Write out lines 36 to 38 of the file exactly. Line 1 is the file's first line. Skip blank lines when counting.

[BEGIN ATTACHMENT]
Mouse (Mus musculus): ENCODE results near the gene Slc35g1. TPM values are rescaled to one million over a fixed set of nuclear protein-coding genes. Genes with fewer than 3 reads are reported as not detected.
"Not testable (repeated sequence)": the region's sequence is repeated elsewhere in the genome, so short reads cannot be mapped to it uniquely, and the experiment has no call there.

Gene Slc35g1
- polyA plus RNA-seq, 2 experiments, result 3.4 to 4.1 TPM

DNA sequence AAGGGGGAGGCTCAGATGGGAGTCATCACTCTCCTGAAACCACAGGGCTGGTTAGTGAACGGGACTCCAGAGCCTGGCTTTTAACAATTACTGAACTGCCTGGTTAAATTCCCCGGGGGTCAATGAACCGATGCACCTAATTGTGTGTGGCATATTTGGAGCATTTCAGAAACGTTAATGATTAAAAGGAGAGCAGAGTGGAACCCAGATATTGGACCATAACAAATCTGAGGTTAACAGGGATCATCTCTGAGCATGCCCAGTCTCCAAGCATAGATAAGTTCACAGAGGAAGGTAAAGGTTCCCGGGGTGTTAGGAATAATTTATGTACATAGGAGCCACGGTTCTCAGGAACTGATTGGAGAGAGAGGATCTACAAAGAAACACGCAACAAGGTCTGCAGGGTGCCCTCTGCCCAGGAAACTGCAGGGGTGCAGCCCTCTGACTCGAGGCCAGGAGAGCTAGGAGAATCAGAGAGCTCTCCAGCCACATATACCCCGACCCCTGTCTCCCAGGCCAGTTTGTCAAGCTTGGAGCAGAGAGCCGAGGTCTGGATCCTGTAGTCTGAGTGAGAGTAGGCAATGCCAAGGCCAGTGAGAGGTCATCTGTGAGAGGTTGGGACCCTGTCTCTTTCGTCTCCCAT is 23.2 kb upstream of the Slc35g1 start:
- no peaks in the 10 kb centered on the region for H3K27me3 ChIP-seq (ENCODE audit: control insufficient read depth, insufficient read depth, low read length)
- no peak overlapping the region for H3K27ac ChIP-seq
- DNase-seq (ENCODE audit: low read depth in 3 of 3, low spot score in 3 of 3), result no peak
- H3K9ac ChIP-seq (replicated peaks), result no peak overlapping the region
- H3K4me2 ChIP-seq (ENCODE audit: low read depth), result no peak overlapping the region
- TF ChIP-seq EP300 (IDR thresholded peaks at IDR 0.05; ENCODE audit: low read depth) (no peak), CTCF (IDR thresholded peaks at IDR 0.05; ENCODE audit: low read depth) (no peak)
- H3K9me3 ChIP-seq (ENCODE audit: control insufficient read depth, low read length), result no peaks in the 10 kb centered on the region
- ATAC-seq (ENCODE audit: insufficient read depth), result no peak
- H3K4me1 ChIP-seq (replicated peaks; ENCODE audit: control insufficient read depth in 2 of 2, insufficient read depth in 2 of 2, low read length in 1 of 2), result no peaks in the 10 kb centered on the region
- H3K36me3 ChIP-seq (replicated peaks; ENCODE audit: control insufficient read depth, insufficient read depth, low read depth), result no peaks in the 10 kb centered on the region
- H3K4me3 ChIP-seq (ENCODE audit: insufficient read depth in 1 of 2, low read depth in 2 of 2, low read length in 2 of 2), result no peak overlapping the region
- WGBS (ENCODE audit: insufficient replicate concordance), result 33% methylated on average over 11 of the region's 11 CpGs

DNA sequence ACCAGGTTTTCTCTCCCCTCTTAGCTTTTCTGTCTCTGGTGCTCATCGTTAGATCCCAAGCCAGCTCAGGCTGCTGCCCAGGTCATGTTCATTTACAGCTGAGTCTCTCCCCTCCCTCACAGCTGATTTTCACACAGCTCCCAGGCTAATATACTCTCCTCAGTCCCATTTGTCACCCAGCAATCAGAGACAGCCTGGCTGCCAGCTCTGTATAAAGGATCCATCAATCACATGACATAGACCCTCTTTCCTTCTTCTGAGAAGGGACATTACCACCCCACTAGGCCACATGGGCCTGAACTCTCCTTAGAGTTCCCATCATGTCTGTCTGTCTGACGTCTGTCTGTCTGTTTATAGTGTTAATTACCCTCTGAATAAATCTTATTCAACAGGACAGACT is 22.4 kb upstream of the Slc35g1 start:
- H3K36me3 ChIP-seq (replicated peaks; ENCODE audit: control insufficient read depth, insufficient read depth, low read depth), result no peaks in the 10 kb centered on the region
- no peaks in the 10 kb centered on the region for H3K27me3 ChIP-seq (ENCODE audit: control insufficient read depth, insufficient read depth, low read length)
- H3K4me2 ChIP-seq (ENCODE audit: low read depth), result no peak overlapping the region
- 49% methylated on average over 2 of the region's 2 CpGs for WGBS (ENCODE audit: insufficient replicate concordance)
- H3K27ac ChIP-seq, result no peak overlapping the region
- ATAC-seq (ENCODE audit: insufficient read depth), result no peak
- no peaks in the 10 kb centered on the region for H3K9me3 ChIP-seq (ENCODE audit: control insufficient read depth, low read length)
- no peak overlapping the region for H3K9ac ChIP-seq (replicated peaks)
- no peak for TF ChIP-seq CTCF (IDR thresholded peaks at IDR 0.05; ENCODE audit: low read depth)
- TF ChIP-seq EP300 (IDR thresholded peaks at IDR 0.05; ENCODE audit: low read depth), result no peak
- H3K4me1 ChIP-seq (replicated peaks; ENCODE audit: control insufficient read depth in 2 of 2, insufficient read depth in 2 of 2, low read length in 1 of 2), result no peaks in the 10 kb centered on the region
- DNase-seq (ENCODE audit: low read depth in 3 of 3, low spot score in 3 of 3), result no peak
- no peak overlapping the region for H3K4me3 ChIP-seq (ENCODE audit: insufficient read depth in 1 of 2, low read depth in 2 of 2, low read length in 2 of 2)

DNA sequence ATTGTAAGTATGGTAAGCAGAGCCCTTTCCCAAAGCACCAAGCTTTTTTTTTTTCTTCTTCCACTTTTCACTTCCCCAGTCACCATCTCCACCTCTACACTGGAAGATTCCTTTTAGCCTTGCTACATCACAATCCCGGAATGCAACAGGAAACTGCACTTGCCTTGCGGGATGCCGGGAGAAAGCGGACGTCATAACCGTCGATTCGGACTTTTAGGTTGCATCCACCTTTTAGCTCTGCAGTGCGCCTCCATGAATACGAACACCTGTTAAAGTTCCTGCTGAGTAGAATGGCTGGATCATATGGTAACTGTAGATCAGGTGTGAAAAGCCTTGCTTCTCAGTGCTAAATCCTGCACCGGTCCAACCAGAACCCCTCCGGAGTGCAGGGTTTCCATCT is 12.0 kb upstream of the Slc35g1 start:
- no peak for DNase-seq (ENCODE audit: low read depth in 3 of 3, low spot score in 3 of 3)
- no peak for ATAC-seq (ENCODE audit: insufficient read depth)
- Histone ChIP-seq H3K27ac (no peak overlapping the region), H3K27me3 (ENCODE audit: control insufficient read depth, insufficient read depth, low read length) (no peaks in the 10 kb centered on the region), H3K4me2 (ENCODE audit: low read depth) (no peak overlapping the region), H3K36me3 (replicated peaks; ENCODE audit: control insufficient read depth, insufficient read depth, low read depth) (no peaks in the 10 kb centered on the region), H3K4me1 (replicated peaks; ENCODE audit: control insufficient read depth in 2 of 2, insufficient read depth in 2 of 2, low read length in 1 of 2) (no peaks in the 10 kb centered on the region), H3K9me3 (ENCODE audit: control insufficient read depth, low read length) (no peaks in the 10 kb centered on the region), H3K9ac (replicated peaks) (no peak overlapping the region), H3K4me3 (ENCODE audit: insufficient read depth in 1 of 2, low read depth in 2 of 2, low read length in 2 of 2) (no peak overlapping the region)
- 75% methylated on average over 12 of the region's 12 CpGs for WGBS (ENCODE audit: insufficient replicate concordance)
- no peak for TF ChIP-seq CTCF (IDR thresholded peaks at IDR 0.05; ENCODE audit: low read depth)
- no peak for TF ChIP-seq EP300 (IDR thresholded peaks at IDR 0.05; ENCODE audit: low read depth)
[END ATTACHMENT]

- 75% methylated on average over 12 of the region's 12 CpGs for WGBS (ENCODE audit: insufficient replicate concordance)
- no peak for TF ChIP-seq CTCF (IDR thresholded peaks at IDR 0.05; ENCODE audit: low read depth)
- no peak for TF ChIP-seq EP300 (IDR thresholded peaks at IDR 0.05; ENCODE audit: low read depth)